After his imprisonment, Tabassum would tease him, ‘Goaph mileye?’ or ‘Have you found the cave now?’ To this he would respond, ‘Zabardast goaph’ or incredible cave.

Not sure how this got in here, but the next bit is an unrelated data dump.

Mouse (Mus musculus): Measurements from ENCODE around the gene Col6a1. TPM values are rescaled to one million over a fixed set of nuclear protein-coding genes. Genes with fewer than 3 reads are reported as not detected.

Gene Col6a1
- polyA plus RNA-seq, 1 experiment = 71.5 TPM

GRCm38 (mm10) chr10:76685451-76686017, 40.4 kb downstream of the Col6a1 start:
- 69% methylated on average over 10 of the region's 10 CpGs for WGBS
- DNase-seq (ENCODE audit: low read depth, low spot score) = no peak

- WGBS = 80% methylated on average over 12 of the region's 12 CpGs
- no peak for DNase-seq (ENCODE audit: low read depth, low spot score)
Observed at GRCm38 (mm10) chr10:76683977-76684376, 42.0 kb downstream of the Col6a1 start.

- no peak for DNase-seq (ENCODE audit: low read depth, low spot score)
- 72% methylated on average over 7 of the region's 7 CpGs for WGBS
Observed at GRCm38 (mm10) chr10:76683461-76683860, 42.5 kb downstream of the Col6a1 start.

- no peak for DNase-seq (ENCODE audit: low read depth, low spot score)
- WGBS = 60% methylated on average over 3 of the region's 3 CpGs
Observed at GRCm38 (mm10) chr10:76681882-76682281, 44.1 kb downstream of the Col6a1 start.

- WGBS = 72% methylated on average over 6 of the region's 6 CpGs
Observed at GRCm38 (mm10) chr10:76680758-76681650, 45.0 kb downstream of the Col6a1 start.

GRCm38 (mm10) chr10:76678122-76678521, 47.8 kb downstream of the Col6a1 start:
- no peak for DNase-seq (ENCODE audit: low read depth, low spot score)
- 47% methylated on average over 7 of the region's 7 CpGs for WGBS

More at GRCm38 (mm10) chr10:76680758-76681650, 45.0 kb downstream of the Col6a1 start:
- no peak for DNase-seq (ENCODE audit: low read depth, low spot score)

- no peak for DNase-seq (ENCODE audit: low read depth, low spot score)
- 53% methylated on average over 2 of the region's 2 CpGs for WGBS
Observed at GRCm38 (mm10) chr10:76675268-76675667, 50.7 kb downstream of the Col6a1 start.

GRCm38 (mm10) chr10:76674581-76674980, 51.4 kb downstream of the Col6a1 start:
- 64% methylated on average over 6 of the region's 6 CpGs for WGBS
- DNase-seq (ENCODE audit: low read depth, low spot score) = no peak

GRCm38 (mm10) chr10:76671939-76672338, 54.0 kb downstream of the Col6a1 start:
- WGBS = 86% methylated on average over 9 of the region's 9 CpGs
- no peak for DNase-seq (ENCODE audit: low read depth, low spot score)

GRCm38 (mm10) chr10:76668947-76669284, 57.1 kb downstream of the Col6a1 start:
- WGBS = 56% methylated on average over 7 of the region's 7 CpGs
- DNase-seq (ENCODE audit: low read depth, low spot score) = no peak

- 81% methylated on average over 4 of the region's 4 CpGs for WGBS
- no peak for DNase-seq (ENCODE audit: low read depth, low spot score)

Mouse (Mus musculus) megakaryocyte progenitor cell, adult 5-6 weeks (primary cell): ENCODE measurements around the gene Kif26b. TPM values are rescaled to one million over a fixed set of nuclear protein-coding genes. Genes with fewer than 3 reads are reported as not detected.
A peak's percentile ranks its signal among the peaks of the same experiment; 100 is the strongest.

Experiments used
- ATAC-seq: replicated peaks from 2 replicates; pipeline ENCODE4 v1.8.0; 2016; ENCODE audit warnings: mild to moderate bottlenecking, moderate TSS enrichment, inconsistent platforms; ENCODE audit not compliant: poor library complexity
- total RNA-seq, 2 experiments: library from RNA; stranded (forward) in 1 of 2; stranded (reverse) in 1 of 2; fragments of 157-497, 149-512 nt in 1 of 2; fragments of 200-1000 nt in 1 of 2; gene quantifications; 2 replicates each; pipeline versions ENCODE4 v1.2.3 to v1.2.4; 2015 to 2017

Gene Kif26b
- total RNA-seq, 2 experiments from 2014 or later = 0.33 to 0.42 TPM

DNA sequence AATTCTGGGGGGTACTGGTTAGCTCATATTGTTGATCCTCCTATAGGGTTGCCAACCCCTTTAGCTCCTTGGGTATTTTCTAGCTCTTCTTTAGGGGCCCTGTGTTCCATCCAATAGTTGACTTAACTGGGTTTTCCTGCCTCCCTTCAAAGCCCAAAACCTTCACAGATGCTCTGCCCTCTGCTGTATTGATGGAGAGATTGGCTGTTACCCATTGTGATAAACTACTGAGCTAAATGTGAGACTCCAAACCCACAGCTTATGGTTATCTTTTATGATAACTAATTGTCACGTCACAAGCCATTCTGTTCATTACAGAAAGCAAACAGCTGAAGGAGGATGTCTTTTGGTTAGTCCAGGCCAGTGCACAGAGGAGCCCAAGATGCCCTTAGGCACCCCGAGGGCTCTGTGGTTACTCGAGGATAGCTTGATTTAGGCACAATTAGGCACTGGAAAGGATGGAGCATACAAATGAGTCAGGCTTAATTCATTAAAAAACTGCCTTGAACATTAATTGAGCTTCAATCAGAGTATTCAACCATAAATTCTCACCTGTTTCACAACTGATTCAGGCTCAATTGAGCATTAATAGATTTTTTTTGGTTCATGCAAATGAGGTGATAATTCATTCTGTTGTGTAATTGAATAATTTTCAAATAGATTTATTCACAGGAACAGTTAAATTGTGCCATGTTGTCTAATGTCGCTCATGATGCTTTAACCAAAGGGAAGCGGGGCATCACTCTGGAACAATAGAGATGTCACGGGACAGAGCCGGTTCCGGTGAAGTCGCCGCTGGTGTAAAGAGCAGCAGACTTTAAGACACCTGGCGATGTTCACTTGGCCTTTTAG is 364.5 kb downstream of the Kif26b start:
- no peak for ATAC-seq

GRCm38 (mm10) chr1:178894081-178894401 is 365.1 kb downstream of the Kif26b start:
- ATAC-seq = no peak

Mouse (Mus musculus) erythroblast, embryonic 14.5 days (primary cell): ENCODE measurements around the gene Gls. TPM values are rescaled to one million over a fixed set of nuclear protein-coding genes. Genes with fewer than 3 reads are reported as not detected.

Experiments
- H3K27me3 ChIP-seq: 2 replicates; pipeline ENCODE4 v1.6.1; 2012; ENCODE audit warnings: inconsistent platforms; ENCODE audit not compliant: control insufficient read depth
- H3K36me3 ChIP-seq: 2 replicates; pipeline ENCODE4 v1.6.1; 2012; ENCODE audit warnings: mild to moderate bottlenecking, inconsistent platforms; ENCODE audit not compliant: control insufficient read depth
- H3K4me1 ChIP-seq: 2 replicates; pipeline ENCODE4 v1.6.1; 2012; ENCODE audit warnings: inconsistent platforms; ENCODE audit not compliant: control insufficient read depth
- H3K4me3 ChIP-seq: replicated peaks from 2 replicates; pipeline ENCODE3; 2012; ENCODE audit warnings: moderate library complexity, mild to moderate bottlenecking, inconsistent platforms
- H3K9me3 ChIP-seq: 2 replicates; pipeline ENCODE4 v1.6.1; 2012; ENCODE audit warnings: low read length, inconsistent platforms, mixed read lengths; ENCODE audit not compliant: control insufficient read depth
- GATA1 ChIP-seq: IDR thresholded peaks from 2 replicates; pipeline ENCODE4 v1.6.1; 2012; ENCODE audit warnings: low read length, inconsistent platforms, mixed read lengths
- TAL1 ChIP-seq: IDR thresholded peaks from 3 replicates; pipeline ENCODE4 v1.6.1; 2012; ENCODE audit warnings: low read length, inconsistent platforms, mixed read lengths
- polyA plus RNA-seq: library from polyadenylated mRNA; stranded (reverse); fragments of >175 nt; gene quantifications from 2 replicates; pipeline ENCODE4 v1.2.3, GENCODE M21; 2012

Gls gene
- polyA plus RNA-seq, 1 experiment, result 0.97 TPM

Haksar continues: “Guru wrote long letters to friends. Sometimes he would make copies and give me one or send it to me through his channels. Most of these letters were in English. In the letters he discussed his ideas about religion and nationalism. Like many other Kashmiri Muslims, Afzal too had become disillusioned by the idea of nationalism and had taken refuge in Islamist ideologies. For Afzal, both India and Pakistan had betrayed the Kashmiris. He was worried about the radicalisation of the new generation. He called it indoctrination and expressed his concern in a letter written from Jail No. 2, in Tihar Jail, to a fellow Kashmiri: ‘Our home is in a state of anarchy (morally, politically, socially etc), sandwiched between two antagonistic forces. One country is indoctrinating the highly-volatile kids, mobilising the noble feelings of these uneducated and unaware youth for their own existence and survival. They want to engage the huge army structure with a huge budget by a handful of highly-motivated people. On the other side, the Army wants to rest and to have a highly luxurious life. It is this hypocrisy that made few people to change the state of simmering of the pot into boiling state. It got boiled, but unfortunately these two countries do not learn. Rather, they do not want people to live in peace. They are living on the threshold of the same boiling stage. I was not alone nor am I. I do not belong to any organisation. I belong to feelings and ideas (felt globally) by those who are being humiliated and silenced unwillingly.’”